Whatever their challenge in life, my clients all seem to be missing two important ingredients to create a happy successful life. People who hear voices and see things and people who thought they were perfectly normal until life took a wrong turn both need those same things.

Humans as biological organisms need some minimal intakes to sustain their biology. We need some food, some water, air to breath and a small amount of clothing or shelter. Mostly though, as warm-blooded vertebrates, we adapt. Not having those things risks your health and life but having them does not automatically make you happy.

Happiness is not things.

America is blessed and cursed with an abundance of things. So many things we have to haul tons of them to the landfill each week just to keep our things from choking off our access to the remaining things and still – will all those things, we are not happy.

We live in a land of plenty and more people here suffer from excesses than from shortages. There is too much food and the result is obesity and diabetes. We have plenty of vehicles and we consume humongous quantities of energy in our pursuit of happiness and still, amid all those excesses we can’t find happiness. Americans consume the lion’s share of drugs and alcohol and still, we can’t arrive at happiness.

What then are those two things that appear vital in the creation of happiness whether you are rich or poor? Despite our unending search for therapies to help people with their depression two things consistently improve the depressed person’s mood, a healthy relationship and a purpose in life. Both of these things while simple, are harder to do than they sound.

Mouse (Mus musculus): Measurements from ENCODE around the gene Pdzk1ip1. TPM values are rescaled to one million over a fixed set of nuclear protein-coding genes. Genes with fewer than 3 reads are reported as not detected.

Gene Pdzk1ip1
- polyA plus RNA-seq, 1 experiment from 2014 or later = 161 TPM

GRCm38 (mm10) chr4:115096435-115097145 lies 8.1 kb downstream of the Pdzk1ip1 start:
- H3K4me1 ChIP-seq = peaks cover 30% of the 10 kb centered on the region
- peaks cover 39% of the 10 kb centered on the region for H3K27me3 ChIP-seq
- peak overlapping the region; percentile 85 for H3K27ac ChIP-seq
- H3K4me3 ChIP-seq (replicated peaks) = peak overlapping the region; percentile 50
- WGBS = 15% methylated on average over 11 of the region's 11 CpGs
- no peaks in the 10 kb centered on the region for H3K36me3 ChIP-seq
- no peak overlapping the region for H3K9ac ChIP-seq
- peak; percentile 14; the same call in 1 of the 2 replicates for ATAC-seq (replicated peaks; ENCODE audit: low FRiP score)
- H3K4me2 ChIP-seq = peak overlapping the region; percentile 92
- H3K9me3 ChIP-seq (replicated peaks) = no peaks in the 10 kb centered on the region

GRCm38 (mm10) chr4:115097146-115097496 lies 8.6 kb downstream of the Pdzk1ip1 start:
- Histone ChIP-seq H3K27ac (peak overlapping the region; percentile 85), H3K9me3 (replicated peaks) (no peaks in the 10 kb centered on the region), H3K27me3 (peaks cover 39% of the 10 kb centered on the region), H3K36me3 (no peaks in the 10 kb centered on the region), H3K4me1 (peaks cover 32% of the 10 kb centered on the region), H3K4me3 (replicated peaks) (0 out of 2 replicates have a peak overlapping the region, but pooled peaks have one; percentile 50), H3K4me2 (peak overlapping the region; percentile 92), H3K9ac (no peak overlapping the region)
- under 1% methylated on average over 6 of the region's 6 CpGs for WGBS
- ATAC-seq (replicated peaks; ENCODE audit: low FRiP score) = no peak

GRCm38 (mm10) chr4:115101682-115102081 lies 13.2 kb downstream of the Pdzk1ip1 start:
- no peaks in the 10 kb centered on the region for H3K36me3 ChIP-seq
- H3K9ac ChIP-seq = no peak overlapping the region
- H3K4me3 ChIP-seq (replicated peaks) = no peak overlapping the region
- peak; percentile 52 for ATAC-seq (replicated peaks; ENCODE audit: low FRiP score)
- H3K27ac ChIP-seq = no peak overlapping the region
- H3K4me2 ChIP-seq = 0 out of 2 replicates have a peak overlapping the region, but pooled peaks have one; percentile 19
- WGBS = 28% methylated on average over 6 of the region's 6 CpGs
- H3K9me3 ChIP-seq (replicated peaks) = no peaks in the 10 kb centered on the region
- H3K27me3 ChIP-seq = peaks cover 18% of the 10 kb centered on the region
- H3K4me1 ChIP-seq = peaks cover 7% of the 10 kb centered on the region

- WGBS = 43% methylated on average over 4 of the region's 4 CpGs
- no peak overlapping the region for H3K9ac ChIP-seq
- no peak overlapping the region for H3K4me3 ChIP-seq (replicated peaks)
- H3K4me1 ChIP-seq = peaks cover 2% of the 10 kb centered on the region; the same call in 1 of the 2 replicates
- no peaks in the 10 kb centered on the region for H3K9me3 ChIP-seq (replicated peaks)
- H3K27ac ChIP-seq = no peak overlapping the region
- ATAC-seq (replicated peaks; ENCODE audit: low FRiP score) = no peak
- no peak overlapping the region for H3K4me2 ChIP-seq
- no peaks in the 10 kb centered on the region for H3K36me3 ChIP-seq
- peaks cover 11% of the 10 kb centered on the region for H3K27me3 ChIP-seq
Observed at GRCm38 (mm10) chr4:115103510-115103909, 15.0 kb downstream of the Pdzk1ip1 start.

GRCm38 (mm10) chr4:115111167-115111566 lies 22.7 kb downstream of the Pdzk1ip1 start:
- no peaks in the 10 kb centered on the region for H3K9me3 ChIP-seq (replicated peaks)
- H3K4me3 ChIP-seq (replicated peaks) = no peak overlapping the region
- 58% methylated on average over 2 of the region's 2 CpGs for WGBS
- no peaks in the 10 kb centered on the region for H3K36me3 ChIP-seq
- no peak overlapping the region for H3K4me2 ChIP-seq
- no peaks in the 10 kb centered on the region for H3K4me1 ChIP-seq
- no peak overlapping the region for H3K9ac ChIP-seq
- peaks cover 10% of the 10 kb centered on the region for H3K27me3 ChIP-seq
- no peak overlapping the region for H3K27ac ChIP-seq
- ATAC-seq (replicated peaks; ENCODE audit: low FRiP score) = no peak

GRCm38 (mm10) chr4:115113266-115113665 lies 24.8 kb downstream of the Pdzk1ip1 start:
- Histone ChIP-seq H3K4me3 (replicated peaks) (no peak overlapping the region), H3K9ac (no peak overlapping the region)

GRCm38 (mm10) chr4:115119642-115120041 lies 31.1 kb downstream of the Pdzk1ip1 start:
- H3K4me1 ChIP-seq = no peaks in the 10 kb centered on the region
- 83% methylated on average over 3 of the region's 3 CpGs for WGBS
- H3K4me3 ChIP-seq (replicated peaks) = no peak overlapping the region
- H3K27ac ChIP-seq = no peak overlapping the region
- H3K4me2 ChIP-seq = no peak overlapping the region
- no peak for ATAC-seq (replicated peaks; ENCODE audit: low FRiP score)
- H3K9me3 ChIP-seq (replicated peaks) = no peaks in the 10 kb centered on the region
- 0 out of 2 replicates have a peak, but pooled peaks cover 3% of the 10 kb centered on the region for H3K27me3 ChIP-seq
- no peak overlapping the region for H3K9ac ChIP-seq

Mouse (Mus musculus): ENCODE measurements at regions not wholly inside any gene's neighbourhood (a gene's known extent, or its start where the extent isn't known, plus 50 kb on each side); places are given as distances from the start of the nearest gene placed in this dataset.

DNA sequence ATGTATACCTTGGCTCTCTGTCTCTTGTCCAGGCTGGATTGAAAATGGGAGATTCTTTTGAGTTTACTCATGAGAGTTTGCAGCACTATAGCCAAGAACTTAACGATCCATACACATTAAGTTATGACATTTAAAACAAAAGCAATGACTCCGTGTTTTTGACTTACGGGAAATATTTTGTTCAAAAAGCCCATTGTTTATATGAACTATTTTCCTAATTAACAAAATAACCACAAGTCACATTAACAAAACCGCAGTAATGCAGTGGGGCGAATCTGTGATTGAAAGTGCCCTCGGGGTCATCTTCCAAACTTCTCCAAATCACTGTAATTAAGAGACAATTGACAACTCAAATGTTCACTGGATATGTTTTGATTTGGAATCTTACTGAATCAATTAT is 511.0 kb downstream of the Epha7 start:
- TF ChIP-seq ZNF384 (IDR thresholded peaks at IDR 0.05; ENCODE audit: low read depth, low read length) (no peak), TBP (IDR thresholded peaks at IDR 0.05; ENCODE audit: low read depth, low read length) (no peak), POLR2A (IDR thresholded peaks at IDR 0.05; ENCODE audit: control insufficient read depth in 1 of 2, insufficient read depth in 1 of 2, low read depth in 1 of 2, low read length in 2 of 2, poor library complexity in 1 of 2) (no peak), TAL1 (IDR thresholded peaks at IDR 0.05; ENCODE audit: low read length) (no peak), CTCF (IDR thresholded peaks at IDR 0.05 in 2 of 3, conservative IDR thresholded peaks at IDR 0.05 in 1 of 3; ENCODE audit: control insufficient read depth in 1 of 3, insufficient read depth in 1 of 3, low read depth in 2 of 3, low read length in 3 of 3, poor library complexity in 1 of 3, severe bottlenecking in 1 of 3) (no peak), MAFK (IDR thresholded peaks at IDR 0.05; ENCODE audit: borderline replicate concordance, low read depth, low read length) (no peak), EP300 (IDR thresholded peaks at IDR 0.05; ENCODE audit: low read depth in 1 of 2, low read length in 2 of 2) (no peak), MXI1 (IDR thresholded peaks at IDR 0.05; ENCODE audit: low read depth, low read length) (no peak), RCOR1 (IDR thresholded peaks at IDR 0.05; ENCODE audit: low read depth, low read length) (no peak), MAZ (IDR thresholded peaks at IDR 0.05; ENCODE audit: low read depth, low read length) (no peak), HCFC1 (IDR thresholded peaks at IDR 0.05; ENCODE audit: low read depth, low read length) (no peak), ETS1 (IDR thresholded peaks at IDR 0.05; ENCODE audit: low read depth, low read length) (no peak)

Humans need healthy relationships.

By this, I do not necessarily mean romantic or sexual relationships, though having a close romantic partner seems to make most warm-blooded vertebrates happy.

We need a relationship with other humans and we need relationships with those higher powers most of us call God or a Deity.

It is a difficult task to have a healthy relationship when you are emotionally sick. Many people find they need to develop a healthy relationship with themselves before they can have a healthy relationship with another. Falling in love is intoxication but the stupor soon wears off and you begin to see with clear eyes that not all love relationships are healthy.

You do need a meaningful purpose in life.

For most of us, this is some form of work. We have come to recognize that many people who we used to think were not capable of work, can despite those challenges we call disabilities, engage in meaningful work.

All work does not need to be paid employment. Having a task that brings meaning to your life gives you a reason to get up in the morning. So paid or volunteer, of someone else’s choosing or of our own, having something to do each day that aligns with a purpose or goal gives us hope and happiness.

You may not be rich but if your daily tasks have a higher purpose, doing Gods will or giving to others, you are most likely to find happiness in living those life purposes.

Finding a job is difficult sometimes. Finding a career that gives you more than just money is more complicated. The more you like your work, the more you are doing what you feel called to do the greater your happiness. No amount of money can compensate you for doing something that is not worth the effort.